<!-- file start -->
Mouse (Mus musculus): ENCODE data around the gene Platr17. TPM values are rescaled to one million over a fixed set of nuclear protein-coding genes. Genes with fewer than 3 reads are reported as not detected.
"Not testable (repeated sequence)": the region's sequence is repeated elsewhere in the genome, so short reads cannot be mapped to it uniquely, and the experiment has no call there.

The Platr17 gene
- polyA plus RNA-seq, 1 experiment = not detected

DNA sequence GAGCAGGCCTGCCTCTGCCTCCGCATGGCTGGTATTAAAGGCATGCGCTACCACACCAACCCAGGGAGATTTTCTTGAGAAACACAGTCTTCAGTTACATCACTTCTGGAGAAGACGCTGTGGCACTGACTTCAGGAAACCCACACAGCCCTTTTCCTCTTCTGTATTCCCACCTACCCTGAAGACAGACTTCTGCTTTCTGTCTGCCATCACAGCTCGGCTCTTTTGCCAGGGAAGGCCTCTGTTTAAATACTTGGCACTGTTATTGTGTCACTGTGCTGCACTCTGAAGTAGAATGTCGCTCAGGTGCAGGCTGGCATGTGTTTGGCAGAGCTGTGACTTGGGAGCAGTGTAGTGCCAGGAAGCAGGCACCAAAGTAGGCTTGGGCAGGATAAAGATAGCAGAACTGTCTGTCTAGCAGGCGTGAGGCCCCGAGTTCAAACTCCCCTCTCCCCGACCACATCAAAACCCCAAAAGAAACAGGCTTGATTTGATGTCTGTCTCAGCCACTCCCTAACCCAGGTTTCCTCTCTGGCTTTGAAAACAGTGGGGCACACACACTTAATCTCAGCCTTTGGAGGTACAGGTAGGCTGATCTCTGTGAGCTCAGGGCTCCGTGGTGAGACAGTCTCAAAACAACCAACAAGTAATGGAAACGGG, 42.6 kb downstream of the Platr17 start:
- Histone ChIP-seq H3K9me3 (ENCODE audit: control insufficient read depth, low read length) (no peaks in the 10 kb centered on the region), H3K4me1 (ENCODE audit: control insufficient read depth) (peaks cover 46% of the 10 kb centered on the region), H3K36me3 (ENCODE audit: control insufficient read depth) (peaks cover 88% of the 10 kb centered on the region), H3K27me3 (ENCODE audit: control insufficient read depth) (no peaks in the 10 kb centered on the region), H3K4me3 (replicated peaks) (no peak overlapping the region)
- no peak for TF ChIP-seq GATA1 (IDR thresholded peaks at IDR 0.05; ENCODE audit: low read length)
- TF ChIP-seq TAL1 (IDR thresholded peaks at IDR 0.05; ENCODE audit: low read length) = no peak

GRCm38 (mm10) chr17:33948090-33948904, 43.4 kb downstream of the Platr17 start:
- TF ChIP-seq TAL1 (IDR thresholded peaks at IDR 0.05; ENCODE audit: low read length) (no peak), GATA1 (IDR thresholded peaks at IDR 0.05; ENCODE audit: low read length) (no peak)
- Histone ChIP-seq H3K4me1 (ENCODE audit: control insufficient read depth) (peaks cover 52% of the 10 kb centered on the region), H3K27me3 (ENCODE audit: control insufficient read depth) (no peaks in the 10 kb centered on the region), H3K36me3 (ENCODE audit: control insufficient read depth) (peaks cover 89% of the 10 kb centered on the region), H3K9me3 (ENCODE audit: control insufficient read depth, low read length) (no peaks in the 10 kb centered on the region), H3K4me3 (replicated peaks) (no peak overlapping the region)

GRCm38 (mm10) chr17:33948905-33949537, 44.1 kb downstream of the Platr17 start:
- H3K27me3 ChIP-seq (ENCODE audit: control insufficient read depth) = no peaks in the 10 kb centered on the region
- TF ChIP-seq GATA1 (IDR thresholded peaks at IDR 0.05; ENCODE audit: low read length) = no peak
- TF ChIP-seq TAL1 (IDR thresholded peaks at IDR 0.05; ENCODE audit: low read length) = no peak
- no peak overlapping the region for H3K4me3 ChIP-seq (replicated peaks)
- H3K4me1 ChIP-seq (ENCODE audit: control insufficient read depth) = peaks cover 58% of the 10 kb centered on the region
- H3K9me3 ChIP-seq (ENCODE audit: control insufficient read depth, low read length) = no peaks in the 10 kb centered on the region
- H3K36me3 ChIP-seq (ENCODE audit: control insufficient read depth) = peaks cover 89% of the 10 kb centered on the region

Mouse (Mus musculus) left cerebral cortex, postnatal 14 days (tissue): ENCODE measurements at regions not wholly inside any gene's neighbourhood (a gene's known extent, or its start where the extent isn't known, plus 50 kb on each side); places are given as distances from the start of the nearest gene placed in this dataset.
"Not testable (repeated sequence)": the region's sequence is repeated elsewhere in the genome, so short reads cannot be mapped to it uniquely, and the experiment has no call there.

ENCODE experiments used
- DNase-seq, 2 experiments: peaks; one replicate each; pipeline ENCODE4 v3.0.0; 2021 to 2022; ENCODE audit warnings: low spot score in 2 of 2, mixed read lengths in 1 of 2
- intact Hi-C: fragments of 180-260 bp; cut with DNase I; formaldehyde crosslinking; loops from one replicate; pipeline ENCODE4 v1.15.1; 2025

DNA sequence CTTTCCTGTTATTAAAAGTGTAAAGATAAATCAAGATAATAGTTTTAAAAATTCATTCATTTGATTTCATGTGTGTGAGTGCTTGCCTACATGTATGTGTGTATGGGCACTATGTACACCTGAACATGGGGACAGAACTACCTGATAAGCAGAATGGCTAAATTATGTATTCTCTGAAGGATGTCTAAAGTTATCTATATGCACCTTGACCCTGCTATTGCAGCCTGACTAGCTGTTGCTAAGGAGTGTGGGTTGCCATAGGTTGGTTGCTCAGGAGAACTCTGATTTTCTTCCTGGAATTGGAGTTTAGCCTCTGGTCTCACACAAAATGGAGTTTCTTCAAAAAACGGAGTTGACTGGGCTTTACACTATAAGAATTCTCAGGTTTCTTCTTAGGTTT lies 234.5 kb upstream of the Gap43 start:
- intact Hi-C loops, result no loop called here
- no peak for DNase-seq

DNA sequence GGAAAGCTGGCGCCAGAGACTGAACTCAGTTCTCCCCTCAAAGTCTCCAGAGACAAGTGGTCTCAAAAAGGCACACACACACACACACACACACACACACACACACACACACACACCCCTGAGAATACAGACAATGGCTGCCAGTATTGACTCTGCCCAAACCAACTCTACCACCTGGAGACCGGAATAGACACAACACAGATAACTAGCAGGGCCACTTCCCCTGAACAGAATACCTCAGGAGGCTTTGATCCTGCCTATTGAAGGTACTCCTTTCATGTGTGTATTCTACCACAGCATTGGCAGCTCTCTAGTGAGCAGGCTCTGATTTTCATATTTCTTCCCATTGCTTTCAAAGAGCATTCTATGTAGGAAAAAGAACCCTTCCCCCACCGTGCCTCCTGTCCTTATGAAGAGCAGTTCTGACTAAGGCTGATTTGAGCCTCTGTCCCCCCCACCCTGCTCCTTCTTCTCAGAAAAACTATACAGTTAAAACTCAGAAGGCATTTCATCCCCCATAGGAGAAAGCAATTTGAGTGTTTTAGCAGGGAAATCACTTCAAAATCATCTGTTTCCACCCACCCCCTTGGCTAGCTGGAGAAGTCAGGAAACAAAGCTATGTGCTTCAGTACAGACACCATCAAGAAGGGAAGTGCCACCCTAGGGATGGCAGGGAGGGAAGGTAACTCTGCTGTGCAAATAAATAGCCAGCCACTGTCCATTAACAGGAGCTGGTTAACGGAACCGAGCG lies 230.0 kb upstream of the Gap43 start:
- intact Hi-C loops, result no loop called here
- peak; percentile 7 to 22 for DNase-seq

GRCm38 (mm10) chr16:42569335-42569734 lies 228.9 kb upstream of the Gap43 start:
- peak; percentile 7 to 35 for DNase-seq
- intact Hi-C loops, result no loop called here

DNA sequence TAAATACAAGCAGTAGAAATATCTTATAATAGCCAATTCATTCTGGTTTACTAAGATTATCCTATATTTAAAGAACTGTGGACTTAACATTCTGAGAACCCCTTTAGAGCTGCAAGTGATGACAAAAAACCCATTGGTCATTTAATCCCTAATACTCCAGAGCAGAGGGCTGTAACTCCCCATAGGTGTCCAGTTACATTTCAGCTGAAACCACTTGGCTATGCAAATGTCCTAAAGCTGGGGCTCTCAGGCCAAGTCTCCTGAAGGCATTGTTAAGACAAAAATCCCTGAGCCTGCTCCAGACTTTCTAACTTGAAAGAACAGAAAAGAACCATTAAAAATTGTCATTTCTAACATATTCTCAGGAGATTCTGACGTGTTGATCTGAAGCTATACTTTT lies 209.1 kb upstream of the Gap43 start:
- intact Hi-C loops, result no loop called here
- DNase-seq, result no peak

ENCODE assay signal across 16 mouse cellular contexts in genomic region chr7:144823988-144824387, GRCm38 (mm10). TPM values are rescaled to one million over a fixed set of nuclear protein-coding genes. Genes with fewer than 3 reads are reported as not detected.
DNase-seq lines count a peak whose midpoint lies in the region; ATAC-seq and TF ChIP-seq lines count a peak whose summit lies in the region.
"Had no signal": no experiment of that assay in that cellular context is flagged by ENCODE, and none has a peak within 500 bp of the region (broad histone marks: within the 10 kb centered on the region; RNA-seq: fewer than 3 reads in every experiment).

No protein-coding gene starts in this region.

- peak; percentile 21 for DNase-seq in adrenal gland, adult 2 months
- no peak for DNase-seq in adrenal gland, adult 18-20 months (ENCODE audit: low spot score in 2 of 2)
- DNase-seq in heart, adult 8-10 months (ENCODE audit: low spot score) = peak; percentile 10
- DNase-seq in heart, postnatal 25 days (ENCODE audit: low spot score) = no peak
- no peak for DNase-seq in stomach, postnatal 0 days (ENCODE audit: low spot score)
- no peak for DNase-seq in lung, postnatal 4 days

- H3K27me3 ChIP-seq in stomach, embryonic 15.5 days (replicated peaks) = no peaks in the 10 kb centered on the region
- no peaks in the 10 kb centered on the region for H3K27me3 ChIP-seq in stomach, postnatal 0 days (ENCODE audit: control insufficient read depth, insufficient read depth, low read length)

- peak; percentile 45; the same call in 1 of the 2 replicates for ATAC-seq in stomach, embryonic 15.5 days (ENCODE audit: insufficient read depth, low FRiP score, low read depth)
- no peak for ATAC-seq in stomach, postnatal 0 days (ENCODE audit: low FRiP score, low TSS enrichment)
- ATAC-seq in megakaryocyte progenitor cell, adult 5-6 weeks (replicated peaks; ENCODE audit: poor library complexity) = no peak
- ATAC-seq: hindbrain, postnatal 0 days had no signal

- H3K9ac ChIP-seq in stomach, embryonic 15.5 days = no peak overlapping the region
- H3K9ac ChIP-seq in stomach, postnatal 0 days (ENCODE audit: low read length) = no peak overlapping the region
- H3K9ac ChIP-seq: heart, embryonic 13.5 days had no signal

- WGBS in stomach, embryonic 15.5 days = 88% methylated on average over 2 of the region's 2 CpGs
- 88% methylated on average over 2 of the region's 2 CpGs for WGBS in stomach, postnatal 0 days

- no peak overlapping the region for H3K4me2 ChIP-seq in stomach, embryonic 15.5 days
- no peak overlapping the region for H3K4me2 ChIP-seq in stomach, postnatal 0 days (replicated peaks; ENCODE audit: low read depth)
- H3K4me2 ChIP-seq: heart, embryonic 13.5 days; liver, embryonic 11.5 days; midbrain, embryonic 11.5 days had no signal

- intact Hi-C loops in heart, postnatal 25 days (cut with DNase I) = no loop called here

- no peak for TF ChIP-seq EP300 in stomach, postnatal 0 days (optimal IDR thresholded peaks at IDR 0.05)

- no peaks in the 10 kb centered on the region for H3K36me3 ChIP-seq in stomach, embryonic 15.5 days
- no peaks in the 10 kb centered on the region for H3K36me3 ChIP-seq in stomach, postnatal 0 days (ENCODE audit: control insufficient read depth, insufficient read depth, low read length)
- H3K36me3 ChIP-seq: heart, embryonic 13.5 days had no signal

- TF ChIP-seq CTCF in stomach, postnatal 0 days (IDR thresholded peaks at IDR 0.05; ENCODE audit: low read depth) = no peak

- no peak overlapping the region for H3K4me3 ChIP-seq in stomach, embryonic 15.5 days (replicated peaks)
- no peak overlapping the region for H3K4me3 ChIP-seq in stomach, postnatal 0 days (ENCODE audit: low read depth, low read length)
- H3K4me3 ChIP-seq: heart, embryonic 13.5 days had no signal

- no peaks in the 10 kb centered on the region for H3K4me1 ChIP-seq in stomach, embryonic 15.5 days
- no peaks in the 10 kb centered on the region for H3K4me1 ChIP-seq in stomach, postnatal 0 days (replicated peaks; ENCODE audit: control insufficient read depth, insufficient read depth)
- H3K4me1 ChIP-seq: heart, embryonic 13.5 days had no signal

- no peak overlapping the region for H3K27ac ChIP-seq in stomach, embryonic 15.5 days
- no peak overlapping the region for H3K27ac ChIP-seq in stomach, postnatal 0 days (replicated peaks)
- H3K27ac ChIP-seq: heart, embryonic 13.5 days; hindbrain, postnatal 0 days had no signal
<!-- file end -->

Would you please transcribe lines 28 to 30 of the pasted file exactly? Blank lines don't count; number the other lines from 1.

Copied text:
DNA sequence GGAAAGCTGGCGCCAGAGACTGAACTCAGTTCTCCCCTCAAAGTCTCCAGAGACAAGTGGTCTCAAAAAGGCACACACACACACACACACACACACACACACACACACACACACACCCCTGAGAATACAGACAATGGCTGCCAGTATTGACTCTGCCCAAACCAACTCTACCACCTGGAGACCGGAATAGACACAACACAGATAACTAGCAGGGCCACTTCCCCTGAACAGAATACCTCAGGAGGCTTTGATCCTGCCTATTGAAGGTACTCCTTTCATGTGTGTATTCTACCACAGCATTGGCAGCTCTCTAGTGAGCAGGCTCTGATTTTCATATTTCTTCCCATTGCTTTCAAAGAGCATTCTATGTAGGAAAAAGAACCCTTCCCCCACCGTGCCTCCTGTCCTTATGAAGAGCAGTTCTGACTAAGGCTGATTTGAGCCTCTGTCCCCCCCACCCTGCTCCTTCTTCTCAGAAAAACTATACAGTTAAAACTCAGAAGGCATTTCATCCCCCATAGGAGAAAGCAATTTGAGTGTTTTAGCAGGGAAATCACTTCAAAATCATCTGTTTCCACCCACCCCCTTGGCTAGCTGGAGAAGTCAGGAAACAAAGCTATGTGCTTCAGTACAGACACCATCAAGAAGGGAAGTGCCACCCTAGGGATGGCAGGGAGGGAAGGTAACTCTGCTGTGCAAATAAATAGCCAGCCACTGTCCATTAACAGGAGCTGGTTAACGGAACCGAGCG lies 230.0 kb upstream of the Gap43 start:
- intact Hi-C loops, result no loop called here
- peak; percentile 7 to 22 for DNase-seq